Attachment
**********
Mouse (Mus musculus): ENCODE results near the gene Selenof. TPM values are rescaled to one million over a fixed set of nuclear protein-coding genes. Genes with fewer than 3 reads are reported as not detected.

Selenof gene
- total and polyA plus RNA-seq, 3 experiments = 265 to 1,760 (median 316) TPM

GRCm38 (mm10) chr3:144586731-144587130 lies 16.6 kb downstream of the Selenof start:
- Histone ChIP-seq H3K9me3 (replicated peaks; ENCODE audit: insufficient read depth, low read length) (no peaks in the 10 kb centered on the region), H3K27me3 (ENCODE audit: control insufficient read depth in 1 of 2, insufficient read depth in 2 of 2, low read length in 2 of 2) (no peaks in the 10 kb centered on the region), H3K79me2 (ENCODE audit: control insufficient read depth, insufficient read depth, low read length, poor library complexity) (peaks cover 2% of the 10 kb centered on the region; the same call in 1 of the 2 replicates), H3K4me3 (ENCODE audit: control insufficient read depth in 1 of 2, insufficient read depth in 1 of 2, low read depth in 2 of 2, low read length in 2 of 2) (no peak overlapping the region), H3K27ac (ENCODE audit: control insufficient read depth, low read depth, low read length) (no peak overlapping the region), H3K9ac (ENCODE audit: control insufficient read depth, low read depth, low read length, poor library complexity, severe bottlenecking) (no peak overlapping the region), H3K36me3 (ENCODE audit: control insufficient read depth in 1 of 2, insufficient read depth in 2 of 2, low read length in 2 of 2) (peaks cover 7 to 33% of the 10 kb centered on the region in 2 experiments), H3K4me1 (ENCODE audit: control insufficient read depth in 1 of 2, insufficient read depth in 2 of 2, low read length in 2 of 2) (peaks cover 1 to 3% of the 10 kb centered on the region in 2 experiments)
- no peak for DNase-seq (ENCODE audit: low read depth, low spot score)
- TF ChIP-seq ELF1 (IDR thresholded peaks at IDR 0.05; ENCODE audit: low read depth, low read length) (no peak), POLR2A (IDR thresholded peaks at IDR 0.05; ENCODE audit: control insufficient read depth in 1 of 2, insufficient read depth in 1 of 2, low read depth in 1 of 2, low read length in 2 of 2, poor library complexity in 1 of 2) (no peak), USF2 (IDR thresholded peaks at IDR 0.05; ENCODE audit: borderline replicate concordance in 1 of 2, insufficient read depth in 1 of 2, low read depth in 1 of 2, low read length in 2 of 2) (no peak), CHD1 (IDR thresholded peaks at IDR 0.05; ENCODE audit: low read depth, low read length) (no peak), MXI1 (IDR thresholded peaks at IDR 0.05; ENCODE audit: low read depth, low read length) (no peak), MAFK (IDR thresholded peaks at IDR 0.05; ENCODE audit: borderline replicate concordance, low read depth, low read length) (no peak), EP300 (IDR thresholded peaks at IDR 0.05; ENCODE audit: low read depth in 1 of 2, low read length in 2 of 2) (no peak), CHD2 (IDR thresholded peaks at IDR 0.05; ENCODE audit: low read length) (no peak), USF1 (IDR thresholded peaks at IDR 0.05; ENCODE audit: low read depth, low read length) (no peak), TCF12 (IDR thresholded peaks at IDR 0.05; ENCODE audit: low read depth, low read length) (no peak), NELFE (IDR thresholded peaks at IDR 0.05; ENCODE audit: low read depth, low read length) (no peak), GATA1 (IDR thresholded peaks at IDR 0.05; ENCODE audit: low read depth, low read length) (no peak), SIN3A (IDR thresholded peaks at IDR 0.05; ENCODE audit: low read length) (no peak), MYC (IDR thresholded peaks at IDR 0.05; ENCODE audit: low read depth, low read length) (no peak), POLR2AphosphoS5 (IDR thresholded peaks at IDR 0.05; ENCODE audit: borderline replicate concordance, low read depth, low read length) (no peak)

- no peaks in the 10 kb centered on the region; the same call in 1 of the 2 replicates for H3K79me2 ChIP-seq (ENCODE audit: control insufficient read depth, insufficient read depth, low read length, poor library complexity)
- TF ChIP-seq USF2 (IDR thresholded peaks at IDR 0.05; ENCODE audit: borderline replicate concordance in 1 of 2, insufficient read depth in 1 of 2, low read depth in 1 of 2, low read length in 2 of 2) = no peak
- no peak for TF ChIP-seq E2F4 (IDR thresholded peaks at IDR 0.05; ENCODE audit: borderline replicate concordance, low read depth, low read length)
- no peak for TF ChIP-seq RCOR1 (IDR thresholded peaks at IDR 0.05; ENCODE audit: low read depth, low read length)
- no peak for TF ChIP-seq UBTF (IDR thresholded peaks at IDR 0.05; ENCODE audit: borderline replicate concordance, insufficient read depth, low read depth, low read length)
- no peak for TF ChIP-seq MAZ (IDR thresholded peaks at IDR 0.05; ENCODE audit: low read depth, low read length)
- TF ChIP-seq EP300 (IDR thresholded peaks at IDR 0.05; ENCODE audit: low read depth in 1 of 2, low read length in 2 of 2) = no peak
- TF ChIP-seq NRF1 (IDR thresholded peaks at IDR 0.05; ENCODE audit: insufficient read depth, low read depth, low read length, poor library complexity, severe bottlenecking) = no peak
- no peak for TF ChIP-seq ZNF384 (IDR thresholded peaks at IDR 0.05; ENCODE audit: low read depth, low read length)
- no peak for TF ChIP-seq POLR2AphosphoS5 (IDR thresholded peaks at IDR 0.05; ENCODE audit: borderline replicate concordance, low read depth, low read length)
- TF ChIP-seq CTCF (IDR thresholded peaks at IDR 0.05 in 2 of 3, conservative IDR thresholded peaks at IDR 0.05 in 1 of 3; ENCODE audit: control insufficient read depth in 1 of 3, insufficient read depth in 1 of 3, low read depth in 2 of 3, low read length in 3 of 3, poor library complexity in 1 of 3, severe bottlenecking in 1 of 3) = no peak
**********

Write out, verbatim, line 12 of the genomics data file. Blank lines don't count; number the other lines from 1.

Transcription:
- no peak for TF ChIP-seq UBTF (IDR thresholded peaks at IDR 0.05; ENCODE audit: borderline replicate concordance, insufficient read depth, low read depth, low read length)